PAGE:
I set the watering can down and narrow my eyes at her. Is she for real? “Did you just say you're sorry?” I mean, after everything we've been through, this is what she apologizes for?
A flush creeps up her neck, brightening her eyes. Pushing a lock of wavy brown hair behind her ear, she looks away as her small white teeth bite into her lower lip. “I...” Riley shakes her head and crouches next to Rivers. “I have to go out for dinner with Mom and Dad tonight. I just wanted to stop by quick and say hi.”
I pick up the watering can and walk away, but not before I see her rest her forehead against the side of his short black hair and hear her whisper, “Please, Rivers. Please talk to me.”
In an attempt to escape the empathy that slashes through me, I quickly slide open the glass doors that lead into the spacious white kitchen, and find Monica at the counter gazing at papers. I don't want to feel bad for Riley; she doesn't deserve it. And yet...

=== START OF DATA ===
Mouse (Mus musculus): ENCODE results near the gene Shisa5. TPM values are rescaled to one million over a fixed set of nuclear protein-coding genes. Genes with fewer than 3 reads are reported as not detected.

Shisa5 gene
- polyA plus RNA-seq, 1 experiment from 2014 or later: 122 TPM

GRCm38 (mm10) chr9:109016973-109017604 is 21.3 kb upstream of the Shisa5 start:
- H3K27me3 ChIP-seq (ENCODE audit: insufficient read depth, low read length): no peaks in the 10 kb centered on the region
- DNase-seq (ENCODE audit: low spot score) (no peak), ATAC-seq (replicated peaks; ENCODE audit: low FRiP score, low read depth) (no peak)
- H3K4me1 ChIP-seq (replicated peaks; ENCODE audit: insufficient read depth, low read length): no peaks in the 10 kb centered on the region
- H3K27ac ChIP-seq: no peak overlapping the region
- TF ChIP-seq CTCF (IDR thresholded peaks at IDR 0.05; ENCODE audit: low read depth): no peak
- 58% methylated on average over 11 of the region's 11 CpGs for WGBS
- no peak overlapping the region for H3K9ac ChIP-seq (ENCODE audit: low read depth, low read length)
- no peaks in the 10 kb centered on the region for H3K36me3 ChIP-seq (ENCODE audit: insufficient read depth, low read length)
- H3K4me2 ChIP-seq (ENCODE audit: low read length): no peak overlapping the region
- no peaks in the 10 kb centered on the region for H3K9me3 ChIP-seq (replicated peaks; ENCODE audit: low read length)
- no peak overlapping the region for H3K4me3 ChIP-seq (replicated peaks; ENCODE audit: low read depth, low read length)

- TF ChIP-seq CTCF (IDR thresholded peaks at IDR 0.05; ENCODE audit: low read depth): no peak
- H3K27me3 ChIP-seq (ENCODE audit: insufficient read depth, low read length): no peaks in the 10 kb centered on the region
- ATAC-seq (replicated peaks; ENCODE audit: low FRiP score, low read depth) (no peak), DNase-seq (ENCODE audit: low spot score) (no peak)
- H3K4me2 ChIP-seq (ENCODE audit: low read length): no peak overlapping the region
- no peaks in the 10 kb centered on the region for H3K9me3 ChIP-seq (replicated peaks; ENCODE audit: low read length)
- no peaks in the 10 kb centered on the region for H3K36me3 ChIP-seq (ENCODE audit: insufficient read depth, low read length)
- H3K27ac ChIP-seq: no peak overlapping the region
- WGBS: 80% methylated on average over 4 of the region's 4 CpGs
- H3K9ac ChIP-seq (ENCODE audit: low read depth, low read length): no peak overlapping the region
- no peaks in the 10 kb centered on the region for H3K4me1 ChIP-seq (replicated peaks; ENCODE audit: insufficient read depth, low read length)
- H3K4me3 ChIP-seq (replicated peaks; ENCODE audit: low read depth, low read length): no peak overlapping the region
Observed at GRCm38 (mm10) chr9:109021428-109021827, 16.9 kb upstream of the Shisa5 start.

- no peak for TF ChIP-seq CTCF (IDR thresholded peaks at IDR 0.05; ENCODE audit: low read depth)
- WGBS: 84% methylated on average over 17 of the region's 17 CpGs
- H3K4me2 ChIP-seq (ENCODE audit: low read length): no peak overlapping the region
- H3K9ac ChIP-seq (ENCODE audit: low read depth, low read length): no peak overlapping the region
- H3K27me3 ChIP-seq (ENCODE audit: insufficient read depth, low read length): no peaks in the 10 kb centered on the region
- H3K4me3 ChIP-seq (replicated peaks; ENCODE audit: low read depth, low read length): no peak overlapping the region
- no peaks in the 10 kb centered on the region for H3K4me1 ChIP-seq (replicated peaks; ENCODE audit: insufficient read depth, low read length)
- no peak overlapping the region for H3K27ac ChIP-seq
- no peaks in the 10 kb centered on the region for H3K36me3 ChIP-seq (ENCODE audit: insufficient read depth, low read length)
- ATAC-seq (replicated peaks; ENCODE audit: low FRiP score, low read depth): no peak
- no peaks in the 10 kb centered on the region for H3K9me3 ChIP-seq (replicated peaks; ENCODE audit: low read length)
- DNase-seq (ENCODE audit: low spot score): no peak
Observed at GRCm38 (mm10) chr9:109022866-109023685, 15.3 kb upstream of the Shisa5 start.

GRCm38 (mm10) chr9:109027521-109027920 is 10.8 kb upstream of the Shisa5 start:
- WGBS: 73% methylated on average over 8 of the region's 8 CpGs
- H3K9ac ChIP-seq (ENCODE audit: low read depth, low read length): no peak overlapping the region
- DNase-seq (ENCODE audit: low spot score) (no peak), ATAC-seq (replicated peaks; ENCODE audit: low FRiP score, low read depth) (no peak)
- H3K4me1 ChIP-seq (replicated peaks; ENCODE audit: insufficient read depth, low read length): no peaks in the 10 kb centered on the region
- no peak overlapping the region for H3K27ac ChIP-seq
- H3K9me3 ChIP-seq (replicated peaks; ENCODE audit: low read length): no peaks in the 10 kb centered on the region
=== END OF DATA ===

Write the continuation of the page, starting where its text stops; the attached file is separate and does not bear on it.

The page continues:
I set the watering can on the floor beside the door and walk over to Monica. When I first met Rivers' mother, I had a hard time linking her to him. With her pale blonde hair and gray eyes, her coloring is nothing like her son's—and neither is her personality. She is kind and generous. From what I've seen, Rivers—yeah, not so much.
I'm not really sure if she has a job or not. I know she goes to the gym in the mornings and does a lot of community-based meetings and fundraising meals, but whether or not she has an actual income is something I have yet to discover. As her husband is an accountant for some big business across the bridge in Iowa, I don't think she needs one. I mean, they have a pool. A lot of people in Prairie du Chien do not. The closest we ever came to having one was a blue plastic contraption big enough for me to sit in—and that was all I could do in it. I had to splash water on my upper body to pretend I was in water of any substantial depth.